We thought we had struck gold when we discovered a bike path just outside the airport. Route 7, it was called. It was well-labeled and let us know we had 58km to go before we arrived in Oslo. We hit the trail and continued on our merry way, sleep-deprived, but in good spirits.
The signs guided our way for about 10km and then they just stopped once we hit a fork in the road. We consulted some locals who pointed the way to Oslo, after they first asked incredulously why we weren’t taking the train.
After arriving at yet another un-signed forked about 2k down the road, we noticed a street sign matching a street in our printed directions. The weren’t useless after all! Well, those handy directions took us on three right turns, and you know what that means – we ended up back at that original fork. One more try with the locals and we set on our way, past the same school and small town we had seen moments before.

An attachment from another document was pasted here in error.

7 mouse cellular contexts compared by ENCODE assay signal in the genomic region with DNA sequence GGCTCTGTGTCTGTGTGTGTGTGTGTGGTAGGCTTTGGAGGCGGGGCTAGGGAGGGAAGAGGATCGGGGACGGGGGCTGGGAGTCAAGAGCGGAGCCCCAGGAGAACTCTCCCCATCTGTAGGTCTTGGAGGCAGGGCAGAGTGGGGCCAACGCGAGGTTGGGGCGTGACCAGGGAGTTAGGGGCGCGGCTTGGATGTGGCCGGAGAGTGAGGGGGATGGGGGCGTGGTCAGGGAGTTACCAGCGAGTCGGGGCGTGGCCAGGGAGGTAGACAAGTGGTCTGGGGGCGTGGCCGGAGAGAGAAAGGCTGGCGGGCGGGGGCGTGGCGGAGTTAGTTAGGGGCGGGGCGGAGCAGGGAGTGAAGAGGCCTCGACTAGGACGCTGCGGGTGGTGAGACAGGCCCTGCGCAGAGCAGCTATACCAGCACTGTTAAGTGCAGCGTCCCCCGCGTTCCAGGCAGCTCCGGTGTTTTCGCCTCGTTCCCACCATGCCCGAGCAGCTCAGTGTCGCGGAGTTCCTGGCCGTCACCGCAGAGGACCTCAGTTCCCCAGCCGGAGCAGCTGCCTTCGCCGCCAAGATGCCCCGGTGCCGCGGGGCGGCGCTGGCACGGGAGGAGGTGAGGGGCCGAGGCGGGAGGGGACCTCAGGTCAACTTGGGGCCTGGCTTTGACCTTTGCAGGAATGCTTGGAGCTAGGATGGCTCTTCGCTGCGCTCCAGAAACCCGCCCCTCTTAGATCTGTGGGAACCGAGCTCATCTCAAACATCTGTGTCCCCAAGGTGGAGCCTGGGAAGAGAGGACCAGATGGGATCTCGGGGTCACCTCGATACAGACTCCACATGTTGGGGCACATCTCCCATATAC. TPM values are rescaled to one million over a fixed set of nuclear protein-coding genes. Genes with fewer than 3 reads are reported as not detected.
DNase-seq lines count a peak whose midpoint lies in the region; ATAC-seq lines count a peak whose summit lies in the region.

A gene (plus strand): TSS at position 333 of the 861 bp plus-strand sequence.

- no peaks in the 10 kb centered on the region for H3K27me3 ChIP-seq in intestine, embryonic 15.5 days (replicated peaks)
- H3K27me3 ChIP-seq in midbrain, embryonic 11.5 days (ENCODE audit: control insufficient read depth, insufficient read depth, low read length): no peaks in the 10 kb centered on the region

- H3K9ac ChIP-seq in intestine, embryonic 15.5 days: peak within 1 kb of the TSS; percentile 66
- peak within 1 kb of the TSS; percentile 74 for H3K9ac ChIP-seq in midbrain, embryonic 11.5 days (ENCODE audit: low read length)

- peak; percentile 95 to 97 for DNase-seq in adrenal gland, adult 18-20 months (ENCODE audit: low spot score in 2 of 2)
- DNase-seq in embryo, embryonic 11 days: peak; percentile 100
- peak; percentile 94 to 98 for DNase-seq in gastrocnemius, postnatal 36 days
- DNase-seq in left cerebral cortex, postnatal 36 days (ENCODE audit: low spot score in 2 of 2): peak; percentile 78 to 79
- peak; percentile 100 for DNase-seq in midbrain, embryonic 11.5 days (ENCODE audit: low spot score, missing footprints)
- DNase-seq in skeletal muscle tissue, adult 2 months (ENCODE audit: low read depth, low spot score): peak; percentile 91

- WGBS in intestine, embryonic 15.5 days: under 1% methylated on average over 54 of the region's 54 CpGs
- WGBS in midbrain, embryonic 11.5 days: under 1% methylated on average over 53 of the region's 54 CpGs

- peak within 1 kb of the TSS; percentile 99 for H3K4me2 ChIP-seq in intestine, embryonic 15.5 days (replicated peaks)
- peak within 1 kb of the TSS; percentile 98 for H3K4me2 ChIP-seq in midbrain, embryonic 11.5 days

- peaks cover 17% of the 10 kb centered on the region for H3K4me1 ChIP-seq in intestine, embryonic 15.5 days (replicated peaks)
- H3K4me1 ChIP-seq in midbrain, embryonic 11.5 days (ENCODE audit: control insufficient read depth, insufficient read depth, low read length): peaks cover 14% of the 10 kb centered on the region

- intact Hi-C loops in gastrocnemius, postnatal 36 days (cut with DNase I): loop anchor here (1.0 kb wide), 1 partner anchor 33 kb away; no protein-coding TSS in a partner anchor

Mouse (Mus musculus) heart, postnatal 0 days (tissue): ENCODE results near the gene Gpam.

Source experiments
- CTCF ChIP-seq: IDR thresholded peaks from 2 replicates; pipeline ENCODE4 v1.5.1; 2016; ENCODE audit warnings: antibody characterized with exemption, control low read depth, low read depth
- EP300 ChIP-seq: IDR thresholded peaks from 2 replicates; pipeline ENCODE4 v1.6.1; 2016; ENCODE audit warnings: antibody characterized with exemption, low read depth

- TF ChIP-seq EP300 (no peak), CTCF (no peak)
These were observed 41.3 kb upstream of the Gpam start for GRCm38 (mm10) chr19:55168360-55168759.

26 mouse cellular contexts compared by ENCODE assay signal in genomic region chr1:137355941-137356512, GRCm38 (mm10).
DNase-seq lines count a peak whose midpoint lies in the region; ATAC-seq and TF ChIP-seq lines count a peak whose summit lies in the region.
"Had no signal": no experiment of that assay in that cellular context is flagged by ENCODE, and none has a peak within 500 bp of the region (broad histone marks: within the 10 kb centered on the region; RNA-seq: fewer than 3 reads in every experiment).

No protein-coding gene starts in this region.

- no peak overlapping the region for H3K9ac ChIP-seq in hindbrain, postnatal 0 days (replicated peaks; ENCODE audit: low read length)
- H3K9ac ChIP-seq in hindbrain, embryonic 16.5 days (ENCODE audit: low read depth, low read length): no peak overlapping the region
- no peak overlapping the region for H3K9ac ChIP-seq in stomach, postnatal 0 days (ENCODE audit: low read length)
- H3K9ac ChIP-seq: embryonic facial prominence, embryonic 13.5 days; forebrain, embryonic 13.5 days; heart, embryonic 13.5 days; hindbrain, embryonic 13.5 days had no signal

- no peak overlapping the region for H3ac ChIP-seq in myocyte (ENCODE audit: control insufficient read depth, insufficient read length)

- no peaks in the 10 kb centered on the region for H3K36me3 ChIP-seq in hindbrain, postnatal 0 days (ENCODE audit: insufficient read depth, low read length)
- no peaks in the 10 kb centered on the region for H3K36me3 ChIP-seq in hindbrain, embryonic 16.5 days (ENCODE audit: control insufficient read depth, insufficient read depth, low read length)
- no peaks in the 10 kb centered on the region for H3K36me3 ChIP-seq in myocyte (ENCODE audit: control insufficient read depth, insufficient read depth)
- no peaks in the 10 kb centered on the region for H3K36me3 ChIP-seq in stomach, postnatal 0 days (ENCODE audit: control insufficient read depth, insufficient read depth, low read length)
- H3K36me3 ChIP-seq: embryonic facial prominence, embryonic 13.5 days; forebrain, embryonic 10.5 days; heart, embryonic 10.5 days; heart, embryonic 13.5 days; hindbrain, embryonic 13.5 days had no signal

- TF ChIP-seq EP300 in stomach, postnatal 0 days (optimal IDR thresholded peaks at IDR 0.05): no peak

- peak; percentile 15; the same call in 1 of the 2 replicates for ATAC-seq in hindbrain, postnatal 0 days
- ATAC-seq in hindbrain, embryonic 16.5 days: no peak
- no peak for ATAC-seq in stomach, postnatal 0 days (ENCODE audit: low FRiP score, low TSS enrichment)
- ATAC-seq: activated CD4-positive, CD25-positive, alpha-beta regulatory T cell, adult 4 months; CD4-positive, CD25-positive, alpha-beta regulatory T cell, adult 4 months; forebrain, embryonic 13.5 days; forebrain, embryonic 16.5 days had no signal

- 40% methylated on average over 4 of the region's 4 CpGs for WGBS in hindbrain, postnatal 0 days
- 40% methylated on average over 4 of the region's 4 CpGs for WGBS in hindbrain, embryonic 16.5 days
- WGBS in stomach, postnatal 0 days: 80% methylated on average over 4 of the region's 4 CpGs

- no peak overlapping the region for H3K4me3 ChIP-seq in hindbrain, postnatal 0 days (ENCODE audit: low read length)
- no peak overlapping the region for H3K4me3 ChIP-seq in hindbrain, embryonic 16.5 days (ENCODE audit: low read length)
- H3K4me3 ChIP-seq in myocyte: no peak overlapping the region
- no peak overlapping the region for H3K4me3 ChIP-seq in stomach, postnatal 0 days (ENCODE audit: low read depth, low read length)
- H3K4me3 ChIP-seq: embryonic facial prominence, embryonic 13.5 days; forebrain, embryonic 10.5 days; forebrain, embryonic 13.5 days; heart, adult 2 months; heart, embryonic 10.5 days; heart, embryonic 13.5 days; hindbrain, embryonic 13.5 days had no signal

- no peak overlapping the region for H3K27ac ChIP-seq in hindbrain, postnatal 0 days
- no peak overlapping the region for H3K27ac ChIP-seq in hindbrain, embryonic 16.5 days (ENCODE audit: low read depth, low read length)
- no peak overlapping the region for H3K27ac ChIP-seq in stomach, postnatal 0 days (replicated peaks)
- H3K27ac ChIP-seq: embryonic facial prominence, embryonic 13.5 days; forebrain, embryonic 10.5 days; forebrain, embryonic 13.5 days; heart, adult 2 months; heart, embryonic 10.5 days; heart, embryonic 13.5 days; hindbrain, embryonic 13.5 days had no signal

Seven hours later, after many, many stops for directions, and climbs up long, massive hills, we somehow made our way into Oslo and to the front door of our friend’s home. We scarfed down the soup she had made for us and slept like rocks that evening.
We downloaded maps for Norway, Sweden, and Denmark the next morning.